If the Seattle City Council is concerned about housing affordability, it should encourage the new Seattle City Light boss to manage costs and minimize rate increases.

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LEADING Seattle City Light is one of the most important government jobs in the Puget Sound region.

The utility is the nation’s 10th largest public power system, supplying electricity to Seattle and eight surrounding jurisdictions using a mix of its own hydroelectric dams and contracts with regional sources.

City Light is also the greenest utility in the nation, and is working to become even greener.

But the agency should do more than buff Seattle’s environmental credentials. It also needs to operate efficiently, minimize rate increases and work cooperatively with customers, other city agencies and regional partners.

Mayor Ed Murray’s choice for the job, Larry Weis, appears to be a good one despite controversies at his previous job, running Austin Energy in Texas.

Weis improved finances and set a goal to increase Austin’s mix of renewable energy from 5 to nearly 55 percent renewables by 2018.

Yet that wasn’t enough for Seattle City Council members Kshama Sawant and Mike O’Brien, who kowtowed to environmental activists and applied an extreme litmus test to his nomination. They were outvoted 2-7when the council confirmed Weis on Monday.

Utility chiefs should be praised for pursuing reasonable compromises, minimizing rate increases and making progress on environmental goals. It’s not a job for the narrow-minded.”

Weis ran afoul of activists because he called for Austin to replace a natural-gas power plant with a combination of solar and more efficient gas generation. A task force suggested replacing the plant entirely with solar, but Weis said a mix of sources would be more affordable — with less effect on ratepayers — while meeting environmental goals and providing reliability.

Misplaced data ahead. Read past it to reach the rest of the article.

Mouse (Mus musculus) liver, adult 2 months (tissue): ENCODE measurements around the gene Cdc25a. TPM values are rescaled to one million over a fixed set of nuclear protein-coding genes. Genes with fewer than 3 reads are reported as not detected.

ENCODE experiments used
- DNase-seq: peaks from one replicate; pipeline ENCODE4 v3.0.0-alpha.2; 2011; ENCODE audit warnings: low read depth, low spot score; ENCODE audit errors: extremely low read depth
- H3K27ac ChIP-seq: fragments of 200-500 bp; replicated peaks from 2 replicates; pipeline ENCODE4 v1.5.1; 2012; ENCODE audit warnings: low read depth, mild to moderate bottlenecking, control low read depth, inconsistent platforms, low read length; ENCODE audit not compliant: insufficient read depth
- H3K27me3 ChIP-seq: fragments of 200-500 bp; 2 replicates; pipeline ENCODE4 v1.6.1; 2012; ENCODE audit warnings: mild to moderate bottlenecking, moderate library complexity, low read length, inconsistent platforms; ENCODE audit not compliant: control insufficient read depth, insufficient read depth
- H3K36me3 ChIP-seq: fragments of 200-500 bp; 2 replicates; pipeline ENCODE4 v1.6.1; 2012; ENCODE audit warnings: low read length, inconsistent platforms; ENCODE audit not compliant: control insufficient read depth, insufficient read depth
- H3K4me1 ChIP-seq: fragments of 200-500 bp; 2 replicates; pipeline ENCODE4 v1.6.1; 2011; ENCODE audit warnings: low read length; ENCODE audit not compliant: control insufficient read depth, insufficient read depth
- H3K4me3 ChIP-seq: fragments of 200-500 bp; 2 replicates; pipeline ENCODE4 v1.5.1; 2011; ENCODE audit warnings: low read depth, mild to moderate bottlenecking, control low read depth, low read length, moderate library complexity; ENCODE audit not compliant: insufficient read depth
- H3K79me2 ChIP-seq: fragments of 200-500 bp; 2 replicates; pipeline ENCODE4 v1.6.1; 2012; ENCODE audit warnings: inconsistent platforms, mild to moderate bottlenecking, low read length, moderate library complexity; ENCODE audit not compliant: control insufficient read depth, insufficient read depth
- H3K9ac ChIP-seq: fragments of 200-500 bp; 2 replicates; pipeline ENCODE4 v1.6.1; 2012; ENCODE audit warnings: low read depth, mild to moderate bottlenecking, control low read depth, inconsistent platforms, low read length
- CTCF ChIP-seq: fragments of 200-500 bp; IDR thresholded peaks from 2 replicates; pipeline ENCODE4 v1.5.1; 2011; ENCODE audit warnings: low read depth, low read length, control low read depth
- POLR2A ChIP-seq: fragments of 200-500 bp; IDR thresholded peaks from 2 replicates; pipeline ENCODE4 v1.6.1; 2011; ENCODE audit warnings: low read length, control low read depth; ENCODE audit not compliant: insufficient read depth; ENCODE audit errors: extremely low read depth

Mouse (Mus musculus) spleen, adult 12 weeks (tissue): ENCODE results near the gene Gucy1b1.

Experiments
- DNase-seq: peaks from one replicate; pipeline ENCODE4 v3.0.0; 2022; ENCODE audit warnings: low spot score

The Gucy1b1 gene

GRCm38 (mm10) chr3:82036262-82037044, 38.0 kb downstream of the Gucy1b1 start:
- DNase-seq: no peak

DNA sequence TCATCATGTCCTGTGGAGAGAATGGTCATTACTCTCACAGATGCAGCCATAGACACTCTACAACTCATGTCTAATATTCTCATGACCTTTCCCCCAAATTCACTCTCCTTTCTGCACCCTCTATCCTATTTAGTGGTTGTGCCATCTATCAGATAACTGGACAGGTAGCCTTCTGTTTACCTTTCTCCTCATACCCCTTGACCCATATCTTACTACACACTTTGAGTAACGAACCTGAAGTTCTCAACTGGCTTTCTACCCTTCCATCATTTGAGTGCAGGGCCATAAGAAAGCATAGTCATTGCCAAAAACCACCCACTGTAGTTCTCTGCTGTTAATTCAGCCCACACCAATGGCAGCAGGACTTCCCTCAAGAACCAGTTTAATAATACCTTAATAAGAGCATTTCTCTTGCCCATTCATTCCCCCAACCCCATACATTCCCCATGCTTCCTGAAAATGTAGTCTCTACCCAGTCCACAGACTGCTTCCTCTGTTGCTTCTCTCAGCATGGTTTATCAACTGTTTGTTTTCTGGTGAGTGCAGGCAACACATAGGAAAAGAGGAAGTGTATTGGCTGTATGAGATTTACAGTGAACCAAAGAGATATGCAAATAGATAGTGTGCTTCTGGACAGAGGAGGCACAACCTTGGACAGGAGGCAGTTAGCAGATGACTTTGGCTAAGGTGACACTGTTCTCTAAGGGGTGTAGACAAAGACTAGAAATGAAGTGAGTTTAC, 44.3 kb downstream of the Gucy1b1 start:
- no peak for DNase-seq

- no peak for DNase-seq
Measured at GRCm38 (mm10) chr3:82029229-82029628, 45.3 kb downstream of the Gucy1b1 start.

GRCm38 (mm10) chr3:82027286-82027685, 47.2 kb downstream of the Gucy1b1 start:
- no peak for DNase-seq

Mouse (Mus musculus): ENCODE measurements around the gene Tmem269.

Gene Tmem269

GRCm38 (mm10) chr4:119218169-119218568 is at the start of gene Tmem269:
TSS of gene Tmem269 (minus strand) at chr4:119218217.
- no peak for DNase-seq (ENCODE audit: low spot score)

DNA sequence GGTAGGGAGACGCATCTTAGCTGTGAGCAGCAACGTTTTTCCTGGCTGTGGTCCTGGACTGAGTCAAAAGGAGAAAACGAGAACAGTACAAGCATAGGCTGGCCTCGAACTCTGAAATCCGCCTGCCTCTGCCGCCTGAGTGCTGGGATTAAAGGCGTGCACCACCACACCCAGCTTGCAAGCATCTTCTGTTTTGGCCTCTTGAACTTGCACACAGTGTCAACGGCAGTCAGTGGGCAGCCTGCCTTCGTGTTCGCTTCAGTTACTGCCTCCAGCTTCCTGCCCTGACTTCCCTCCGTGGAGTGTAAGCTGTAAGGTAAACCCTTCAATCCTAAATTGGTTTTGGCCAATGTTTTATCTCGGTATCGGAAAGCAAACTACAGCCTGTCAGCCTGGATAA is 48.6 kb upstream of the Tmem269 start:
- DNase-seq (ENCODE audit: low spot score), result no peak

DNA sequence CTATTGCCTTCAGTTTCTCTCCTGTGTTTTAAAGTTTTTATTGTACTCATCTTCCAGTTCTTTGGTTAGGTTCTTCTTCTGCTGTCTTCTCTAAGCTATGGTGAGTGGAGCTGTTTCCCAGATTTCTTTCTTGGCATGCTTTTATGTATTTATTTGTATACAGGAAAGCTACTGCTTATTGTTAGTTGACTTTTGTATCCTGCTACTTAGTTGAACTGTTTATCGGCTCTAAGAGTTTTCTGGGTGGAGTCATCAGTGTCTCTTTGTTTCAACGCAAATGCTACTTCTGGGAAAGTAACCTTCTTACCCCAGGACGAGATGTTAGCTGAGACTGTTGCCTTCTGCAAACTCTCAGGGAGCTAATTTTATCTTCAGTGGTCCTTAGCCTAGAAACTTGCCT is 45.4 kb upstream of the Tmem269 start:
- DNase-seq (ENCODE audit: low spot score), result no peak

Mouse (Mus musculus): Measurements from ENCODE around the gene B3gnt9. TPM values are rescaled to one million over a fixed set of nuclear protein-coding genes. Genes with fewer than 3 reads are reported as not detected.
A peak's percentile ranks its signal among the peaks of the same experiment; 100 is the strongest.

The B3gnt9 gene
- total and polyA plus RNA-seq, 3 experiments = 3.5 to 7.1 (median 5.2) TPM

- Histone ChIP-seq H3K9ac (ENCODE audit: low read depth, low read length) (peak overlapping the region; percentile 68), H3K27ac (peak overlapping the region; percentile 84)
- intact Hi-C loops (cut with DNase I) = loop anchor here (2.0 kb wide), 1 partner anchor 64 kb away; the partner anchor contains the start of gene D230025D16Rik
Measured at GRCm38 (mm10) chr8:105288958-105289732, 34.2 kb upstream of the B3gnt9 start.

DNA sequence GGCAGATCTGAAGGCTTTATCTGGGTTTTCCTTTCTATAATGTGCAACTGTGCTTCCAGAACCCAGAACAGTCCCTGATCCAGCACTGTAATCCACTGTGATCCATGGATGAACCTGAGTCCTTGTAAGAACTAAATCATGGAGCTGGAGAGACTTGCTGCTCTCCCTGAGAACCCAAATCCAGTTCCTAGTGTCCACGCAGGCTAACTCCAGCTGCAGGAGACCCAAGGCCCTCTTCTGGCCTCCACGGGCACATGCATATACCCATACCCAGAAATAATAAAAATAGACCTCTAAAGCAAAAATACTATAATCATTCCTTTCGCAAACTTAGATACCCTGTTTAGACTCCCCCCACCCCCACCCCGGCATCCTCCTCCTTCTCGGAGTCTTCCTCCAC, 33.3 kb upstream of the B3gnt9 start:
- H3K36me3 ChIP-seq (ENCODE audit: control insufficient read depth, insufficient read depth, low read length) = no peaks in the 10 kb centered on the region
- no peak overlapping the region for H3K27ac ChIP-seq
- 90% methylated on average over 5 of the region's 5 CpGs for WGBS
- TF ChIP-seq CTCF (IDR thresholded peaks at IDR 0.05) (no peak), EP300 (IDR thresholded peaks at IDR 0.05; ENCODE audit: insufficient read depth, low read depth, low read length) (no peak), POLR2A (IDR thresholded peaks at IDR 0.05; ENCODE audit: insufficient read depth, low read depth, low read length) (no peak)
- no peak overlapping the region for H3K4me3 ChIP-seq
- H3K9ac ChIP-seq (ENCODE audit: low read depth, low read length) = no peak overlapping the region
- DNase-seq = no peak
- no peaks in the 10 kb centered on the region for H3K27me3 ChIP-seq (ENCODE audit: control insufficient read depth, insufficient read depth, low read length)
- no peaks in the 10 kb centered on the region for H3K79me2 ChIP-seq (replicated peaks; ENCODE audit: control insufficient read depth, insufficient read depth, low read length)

Utility chiefs should be praised for pursuing reasonable compromises, minimizing rate increases and making progress on environmental goals. It’s not a job for the narrow-minded.

Really, council members who profess concern about housing affordability and the plight of the working class should embrace a manager sensitive to the fact that rate hikes increase housing costs. Utility rates are a component of the federal housing-cost index Seattle uses to calculate affordability.

City Light will continue to be ultra-green, so the focus should be on minimizing costs and its effect on affordability.

On that front, the council’s most substantive effort was made by rookie Lisa Herbold, who questioned whether Weis should receive merit bonuses on top of the city’s richest pay package. Herbold noted that bonuses were being phased out by the city, which expects employees to perform at their highest level for their base pay.

The council might also have clarified Weis’ commitment to transparency and accountability.

In a January interview, Weis fretted about meeting with Austin council members primarily during open, public meetings.

The pragmatism, experience and candor Weis brings are most welcome — as long as they’re on display in public, not behind closed doors, with the oversight of public representatives.